This is the problem that we see when we replace cash with credit cards.  We are replacing a store of value with a dynamic account meant to track a pool of some store of value.  To complicate matters even worse, we add in layers of complexity--interest, due dates, points and miles, cash back and other rewards.

We see folks who manage their credit cards well, paying them off each month.  We also see folks who become trapped below the plastic ceiling, always struggling with debt.  Growing up I was able to see both sides of this credit card conundrum.  My earliest memories of money were of my parents in debt up to their eyeballs.  At some point and for some reason they made a change.  I haven’t asked what prompted that; maybe this will remind me to do so, or they can leave a comment for everyone.  I remember them getting serious about paying off debt and using every opportunity to scare me to death about debt.  By the time I moved out of their home, it was paid off.  It stuck with us.  My wife and I use a credit card but have never carried a balance.  However, some months when we get ready to pay off the bill, we wonder if we could do better.  We feel that plastic barrier separating us from our spending, stunting our savings and standing in the way of our stewardship.

I thought we’d talk about some small steps, some more drastic moves, and some game changers that will help us to break through that plastic barrier.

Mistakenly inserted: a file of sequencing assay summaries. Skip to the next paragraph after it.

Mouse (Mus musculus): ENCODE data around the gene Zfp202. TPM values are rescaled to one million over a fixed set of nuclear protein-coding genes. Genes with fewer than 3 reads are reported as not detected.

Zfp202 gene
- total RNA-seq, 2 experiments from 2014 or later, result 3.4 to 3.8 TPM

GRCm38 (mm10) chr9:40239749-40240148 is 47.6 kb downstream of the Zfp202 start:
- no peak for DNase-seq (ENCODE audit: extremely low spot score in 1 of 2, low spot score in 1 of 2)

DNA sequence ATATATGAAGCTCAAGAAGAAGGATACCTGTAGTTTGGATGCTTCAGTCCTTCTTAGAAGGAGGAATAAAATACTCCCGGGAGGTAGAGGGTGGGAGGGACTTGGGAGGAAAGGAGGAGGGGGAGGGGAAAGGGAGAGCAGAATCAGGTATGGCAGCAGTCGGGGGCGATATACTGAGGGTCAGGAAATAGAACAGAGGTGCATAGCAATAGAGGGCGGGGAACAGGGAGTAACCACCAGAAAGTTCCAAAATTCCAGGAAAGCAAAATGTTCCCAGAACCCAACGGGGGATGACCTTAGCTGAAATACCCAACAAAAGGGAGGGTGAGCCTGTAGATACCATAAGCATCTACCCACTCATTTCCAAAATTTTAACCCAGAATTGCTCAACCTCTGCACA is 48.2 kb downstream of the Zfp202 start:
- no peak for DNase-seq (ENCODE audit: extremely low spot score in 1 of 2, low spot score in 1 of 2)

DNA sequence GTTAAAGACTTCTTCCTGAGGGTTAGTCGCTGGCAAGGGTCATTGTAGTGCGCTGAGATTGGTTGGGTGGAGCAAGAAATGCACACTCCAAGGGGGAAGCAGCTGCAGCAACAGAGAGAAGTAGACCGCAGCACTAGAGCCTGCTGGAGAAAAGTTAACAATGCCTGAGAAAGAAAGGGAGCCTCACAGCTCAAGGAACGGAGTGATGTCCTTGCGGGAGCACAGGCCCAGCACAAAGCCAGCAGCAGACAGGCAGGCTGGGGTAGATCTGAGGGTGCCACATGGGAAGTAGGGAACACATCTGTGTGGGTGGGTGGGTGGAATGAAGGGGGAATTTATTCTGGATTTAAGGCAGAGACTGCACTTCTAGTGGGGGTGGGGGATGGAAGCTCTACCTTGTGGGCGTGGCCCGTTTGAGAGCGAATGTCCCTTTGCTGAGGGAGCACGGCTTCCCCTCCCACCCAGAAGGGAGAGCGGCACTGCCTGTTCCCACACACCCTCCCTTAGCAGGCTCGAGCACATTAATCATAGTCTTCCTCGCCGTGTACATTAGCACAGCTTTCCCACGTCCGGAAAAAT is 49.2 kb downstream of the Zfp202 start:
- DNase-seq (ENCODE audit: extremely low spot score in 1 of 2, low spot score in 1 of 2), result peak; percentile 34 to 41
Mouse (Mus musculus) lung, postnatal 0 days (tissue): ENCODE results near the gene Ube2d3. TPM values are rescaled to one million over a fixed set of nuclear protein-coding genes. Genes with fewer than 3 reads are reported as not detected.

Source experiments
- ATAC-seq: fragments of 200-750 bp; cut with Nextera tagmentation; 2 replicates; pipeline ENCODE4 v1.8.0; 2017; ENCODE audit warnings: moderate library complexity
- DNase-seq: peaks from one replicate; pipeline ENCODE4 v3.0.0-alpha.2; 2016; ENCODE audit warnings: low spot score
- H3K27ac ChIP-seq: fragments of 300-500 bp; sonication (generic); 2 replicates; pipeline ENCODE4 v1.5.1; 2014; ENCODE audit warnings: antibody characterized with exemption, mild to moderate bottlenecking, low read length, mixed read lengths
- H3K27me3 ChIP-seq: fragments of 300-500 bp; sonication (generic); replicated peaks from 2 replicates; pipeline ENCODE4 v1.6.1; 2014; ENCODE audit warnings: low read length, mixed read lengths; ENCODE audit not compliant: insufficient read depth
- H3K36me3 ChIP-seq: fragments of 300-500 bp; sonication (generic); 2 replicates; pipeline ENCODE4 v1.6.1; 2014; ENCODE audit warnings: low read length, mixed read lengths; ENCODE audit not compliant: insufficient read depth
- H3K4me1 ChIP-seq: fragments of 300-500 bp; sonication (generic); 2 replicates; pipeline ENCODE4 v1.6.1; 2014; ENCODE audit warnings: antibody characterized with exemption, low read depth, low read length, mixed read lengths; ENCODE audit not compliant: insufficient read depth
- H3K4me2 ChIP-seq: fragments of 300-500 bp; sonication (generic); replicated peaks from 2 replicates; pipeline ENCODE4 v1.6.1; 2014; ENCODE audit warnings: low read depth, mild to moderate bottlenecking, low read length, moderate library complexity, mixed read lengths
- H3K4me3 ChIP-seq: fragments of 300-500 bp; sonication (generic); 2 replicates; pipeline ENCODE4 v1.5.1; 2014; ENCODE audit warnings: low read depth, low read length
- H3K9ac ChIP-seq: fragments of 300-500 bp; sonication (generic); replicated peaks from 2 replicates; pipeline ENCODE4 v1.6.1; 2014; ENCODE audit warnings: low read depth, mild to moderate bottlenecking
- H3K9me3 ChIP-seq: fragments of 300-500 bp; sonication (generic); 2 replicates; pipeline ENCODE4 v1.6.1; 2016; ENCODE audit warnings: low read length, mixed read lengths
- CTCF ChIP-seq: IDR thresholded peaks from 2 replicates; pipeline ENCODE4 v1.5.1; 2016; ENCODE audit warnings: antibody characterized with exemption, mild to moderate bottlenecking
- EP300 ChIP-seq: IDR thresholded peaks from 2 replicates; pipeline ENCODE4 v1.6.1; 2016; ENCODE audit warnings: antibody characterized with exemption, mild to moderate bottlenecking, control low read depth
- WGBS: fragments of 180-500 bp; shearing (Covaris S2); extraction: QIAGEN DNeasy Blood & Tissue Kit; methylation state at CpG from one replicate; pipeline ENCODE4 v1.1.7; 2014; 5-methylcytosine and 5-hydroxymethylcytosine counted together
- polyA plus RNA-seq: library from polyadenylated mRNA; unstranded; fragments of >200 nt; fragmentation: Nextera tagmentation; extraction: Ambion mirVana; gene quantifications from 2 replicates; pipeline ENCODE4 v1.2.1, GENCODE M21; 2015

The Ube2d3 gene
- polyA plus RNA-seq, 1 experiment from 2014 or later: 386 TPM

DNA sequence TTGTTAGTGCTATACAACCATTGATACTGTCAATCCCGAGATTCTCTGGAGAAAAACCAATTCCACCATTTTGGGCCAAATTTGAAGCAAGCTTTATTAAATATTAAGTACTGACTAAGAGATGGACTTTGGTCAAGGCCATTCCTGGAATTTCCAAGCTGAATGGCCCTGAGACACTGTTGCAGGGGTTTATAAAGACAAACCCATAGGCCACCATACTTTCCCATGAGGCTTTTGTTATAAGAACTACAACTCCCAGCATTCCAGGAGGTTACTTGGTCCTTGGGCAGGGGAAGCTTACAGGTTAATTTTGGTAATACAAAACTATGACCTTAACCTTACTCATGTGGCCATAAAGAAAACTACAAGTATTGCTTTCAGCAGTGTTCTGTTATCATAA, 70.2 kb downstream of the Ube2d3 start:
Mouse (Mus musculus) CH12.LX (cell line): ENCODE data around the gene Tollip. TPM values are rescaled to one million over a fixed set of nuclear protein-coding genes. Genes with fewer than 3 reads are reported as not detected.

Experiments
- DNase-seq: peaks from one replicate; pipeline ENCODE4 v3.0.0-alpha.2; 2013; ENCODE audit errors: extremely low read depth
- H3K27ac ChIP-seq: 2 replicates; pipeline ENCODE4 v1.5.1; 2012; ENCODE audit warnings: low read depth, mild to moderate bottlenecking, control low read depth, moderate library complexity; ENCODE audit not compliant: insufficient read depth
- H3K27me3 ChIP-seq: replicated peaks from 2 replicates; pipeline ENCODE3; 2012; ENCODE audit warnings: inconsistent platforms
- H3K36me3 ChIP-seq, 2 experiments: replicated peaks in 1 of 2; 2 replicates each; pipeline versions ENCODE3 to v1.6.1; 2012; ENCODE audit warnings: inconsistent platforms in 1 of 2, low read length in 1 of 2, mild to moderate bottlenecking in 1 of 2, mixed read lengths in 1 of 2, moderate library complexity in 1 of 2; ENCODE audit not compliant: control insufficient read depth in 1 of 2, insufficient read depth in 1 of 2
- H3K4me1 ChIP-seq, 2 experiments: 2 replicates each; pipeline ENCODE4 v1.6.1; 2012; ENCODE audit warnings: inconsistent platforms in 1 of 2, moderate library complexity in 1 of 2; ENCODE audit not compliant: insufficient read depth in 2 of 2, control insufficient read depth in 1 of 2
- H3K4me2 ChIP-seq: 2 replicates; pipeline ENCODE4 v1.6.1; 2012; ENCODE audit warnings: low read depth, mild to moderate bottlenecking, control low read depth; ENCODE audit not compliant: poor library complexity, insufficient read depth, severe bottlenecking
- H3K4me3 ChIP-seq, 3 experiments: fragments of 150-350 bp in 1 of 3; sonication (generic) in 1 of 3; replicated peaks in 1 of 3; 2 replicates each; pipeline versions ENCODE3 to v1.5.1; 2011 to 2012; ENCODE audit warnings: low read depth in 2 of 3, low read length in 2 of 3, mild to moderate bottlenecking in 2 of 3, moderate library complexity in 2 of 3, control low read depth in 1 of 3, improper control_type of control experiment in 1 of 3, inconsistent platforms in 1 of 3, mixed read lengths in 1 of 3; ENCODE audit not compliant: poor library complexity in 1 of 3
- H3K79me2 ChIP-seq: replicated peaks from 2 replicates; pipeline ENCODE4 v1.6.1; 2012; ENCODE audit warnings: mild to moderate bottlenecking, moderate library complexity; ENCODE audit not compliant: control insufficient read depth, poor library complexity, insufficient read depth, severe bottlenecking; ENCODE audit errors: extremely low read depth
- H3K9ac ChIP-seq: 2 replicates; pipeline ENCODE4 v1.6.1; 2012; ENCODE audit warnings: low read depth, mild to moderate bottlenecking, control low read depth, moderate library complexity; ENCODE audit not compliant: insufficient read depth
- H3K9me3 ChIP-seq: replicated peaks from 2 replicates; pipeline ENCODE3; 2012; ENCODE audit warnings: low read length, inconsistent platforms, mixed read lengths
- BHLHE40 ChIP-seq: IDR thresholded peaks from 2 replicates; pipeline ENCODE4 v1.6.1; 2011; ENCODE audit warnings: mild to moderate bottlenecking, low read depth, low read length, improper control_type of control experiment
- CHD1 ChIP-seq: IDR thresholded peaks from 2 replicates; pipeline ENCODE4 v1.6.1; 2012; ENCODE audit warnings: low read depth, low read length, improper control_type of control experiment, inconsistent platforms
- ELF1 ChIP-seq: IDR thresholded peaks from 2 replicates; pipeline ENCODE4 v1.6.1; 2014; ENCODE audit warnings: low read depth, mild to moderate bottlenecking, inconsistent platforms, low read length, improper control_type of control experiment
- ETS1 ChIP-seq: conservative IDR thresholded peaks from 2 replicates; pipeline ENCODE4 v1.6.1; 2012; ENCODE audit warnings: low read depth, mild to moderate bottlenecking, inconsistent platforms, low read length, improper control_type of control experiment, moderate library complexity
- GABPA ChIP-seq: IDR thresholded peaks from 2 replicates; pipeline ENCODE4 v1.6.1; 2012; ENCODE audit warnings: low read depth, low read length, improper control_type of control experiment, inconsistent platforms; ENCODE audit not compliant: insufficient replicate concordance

Baby Steps.  Consider using debit cards tied to real money.  A debit card tied to a bank account has a real financial limit, a certain amount of money before it gone.  Credit cards with huge limits are much less pressing than debit cards tied to a real pile of cash.  When I spend on our debit card I have to call my wife and tell her, “Sweetie, I spent $1.12 on a cup of coffee,” so that she can deduct it out of our checkbook.  Accounting for that spending changes your attitude.  Debit cards are also offering rewards these days to reduce the excuse to use credit.

You can also sign up for free services that help you track spending.  My wife and I use Mint Personal Finance and check frequently so that we don’t get any surprises when the bill rolls around.  Every major credit card has an app. These online services and sites keep you up-to-date with real time info so that you don't fall behind.  The more you know about your finances, the better you will manage them.